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Tabac Allegria
Author: Robert Force, Albert d'Ossché
Date/Studio: 1978 Kaye-Smith, Seattle, WA
Engineer: Dave Mathew
Producer: Bill Tootell
Original Release: Crossover (KM308)
Current Release: The Complete Recordings (BSR 158)

In the early 80s Albert and I had been attending a newly established folk festival put on by Elaine and Clark Weissman called the Summer Solstice Festival in Beverly Hills, CA. Its unique location was at the Greystone (Doheny) Mansion, then leased by the American Film Institute. Many lifelong friendships were entered into during those times-- notably those with Cathy Traut, Cal and Cindy Gravatt and Randy Wilkinson, all seminal members of the very fun, very talented Chinchilla Band.


Clark and Elaine decided to make an overground scene for folk music in Los Angeles and had chosen this very central, well-known location to do so. With the support of many locals the festival eventually grew into the California Traditional Music Society, having almost a 20-year run before it ceased. The festival not only attracted leading musicians of the time but also gathered the support of influential, folk-music-oriented people such as the hosts of KPFK's Folkscene radio, Roz and Howard Larman.

Elaine was a talented networker. One year Al and I showed up at the festival and were asked by her if we would be part of a money-raising effort for the Los Angeles Philharmonic Orchestra. She had promised the organizers of the event she would have some of her performers sit in, at no cost of course. It was, after all, a benefit. “Sure,” we both agreed. Why not? Besides, it would a hoot to be folk musicians tapped to raise money for the symphony.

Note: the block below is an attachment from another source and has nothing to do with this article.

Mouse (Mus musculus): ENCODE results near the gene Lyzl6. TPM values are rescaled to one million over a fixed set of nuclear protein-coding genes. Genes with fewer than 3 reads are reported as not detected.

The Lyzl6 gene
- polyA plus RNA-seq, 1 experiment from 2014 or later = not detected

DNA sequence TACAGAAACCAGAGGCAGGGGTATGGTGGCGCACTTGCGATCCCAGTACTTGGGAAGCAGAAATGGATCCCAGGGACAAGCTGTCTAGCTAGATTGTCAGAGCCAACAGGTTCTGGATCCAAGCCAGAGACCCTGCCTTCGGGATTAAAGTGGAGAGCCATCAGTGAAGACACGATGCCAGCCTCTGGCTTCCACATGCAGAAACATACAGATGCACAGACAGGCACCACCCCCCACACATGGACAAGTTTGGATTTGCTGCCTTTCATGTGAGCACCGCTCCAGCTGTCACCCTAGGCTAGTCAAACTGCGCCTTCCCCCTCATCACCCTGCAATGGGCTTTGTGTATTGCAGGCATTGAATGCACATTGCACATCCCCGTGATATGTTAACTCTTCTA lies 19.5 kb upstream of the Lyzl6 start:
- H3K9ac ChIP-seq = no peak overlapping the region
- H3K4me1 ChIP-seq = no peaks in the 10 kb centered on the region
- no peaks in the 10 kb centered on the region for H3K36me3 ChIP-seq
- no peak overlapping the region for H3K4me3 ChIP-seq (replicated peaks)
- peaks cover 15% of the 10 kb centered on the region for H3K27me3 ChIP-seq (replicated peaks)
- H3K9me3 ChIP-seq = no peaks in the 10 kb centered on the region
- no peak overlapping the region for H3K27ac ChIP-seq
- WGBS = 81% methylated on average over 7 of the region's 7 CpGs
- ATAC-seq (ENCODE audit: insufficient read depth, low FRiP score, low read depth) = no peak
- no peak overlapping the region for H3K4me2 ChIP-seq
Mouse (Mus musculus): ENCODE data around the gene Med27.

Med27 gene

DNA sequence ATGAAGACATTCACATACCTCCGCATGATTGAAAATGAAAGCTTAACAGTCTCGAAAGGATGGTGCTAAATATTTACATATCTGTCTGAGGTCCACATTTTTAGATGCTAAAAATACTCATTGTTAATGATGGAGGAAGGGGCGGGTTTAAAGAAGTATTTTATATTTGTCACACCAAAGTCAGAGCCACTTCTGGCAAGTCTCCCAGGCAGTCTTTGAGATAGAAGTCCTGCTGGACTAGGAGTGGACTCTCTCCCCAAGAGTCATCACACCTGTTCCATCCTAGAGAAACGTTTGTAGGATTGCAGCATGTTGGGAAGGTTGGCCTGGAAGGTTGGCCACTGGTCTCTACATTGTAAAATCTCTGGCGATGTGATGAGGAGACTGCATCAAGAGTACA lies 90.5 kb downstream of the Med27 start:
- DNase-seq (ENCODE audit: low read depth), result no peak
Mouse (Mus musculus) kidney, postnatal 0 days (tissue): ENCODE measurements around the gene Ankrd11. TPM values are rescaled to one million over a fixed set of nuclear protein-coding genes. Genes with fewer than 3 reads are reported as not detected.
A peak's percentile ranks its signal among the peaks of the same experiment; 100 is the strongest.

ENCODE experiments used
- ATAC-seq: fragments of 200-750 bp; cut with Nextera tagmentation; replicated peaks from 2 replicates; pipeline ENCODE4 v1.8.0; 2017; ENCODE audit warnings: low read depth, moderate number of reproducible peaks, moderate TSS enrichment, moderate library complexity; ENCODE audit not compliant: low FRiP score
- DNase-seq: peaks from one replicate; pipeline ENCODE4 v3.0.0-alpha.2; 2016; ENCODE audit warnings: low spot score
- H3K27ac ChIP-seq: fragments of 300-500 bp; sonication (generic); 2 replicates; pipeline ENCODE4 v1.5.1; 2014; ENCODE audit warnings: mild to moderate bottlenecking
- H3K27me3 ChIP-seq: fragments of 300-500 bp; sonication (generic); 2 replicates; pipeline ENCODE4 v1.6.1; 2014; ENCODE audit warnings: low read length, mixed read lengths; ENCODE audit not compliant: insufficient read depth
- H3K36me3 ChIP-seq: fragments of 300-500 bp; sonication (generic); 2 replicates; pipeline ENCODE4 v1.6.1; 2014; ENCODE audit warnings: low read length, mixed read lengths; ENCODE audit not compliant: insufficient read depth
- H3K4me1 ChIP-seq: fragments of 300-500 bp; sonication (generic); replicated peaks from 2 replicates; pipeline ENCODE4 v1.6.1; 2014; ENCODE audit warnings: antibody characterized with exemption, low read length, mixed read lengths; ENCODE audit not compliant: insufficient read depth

It was a good-sized crowd for a Saturday morning. While we waited in the wings, Ed McMahon and Zsa Zsa Gabor came on stage to introduce us. Zsa Zsa delivered a variation on one of her standard bits, “My 7th husband used to play the dulcimer”. Ed was her straight man with, “Uh huh” and “Oh really”. Zsa Zsa went on to spin some unlikely, droll tale that eventually got a good laugh and we were on. It was all in a days work; such was the nature of the times. I do look fondly upon that experience.

The only performance I ever missed in my life was at a folk club in San Diego. I was running a temperature of 102 during a concert the night before in the Weissman's home. Elaine had me lie down between sets and be looked at by an attendee who was a doctor. He said, “As a fan of folk music I am thrilled to be here listening to you. As a doctor, I feel guilty. I am appalled you are even out of bed!” The next day Elaine kept me in bed and fed me chicken soup. Al went off to do the concert alone.

With the enforced layover I got to know Clark a little better. He was a computer engineer. This was back in the days when computers were the size of football fields. We got to talking about bits and bytes, how many of them could be assigned a value if used to record music (not done then!) and how many it would take to make a million-bit song. Al and I had been playing a tune we wrote and named after the so-called “happy tobacco” used by an Argentine friend we knew in Munich, Roberto Détrée. Quite lively and uptempo, we decided it would be a good candidate for the million-bit tune.

Since we play double-stringed instruments we assigned one bit to the value of one note, another to the variation of the second (unison), the difference between them and the sum of both of them. We then multiplied that by six for one dulcimer and twice again that sum the second instrument. That gave us the number for one strum. Left to figure was how many strums it would take (computers don't care what note it is). The answer was that Tabac Allegria played for one minute was a million-bit tune.

40-years later, no doubt there are better ways to compute this. But for then, we were confident we had the million-bit tune. On Crossover it is 63 seconds. That's after the Shona language, Ndau dialect count-in, “posa, piri, tato, china” we did to honor our Zimbabwean marimba accompanist, Dumi Maraire. Oh well. Once we were timed at the Eugene Country Fair as having done it in 54 seconds.

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